Could ‘Airbnbiz’ be your home office solution?

home office

Working from home is an art. You have to ignore the washing and the temptation to raid the fridge or just watch daytime TV. So why not go and sit in someone else’s living room or kitchen instead?

That is what an increasing number of home-based freelancers and small business owners are doing.

The idea of renting someone’s home as your office space started in the US around 2013, and hit the UK in 2014 with the launch of home office-finder websites – first Vrumi, then Spacehop.

The size of the freelance market

A 2014 survey by PeoplePerHour estimated half the workforce would be self-employed freelancers by 2020 and the most recent Government statistics revealed there were 4.2 million homeworkers in the UK. So, in theory, there should be enough potential demand for this kind of mobile working.

But why would you want to pay to work in someone’s kitchen or living room?

Good for meetings?

Roddy Campbell, co-founder of Vrumi explains, ‘For many people, working from home can be impossible. Whether it’s the distractions of pets and family or a lack of appropriate space. Working from someone else’s home offers structure and a delineation of the work day, meaning that home and work can stay completely separate. What’s more, most homes are just plain inappropriate for a meeting or for a growing start up. No one wants to try to impress a potential investor with their laundry drying over the radiator!’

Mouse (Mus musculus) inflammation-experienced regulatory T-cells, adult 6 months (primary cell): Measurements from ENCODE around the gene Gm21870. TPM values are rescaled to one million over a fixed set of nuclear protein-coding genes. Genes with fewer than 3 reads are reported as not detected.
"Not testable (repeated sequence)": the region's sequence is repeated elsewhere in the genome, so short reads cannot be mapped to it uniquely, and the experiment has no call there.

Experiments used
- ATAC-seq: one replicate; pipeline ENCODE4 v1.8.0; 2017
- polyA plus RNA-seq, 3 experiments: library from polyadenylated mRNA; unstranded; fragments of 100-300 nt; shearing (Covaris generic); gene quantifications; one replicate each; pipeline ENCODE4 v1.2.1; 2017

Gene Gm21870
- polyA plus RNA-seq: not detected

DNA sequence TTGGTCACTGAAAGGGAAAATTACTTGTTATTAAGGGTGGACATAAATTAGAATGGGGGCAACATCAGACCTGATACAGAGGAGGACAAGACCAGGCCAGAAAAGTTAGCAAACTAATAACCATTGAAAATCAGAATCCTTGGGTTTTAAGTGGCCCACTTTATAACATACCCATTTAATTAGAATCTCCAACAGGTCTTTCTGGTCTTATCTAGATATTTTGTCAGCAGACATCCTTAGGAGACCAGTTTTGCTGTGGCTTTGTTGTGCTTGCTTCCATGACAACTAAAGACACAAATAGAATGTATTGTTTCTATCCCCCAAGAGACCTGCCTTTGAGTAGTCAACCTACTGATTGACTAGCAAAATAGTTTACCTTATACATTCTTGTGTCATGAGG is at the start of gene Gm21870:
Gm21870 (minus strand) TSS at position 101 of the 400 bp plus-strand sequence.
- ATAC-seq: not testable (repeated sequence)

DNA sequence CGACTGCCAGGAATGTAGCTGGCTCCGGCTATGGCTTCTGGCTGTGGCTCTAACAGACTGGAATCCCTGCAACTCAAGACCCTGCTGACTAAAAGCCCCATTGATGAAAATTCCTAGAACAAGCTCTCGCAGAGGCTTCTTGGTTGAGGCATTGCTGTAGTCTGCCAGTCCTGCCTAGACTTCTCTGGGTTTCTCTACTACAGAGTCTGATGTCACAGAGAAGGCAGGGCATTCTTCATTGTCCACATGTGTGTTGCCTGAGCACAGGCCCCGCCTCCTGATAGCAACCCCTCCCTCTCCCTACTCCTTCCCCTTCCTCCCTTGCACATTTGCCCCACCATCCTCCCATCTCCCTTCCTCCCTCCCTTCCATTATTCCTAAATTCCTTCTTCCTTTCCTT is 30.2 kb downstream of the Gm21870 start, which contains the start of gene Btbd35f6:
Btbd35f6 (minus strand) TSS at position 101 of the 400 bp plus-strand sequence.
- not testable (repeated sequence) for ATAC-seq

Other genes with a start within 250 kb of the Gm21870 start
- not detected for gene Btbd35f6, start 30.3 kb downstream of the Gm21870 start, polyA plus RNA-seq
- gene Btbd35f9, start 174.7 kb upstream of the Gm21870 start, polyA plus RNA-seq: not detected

Potential savings on office rent

Luke Eastwood, co-founder of website Spacehop agrees and says. ‘It is much cheaper for freelancers. The majority of co-working facilities in London charge in excess of £400 p/m and a lot of the time, workers only use the space 2-3 times a week. With us you only pay for what you use and get space from as little as £1 per hour.’

Working from a local coffee shop costs over £20 a day and could exacerbate any caffeine addiction, he adds.

But before you rush out and hire a stranger’s home for the day, do some research.

Some questions to ask

  • Both websites claim to thoroughly vet both homeowners and workers. Read the reviews from previous users before signing up. Exchange emails or chat to get a feel for the ‘landlord’
  • Will they be present during the day or how will you get and return keys?
  • Will you be alone or with co-workers?
  • How much will it cost and can you get a discount if you are booking more than one day’s rental? Expect to pay around £15 a day for a basic office space
  • Most rental spaces are currently in London – do the available locations suit your needs?
  • What is included in the price – tea and coffee, Wifi?
  • What insurance is on offer in case you break something accidentally?
  • Leave the address of where you’re going to be and when with a friend for safety.

First-hand experience

So does it work? Robert Frost booked a room through Vrumi in Charing Cross, central London at the end of January to hold a series of auditions. The York-based independent film director was meeting eight people and needed a private space to let them audition. He paid £87.60 for a 9am-6pm rental.

‘We needed somewhere central but cheap as we work on a tight budget. The owner was at home but didn’t disturb us and we were able to play music. It was almost like being at a friend’s house. We’ve used coffee shops before but they are too noisy and public,’ says Robert, half of directing duo R&A. ‘I would definitely rent a room this way again.’

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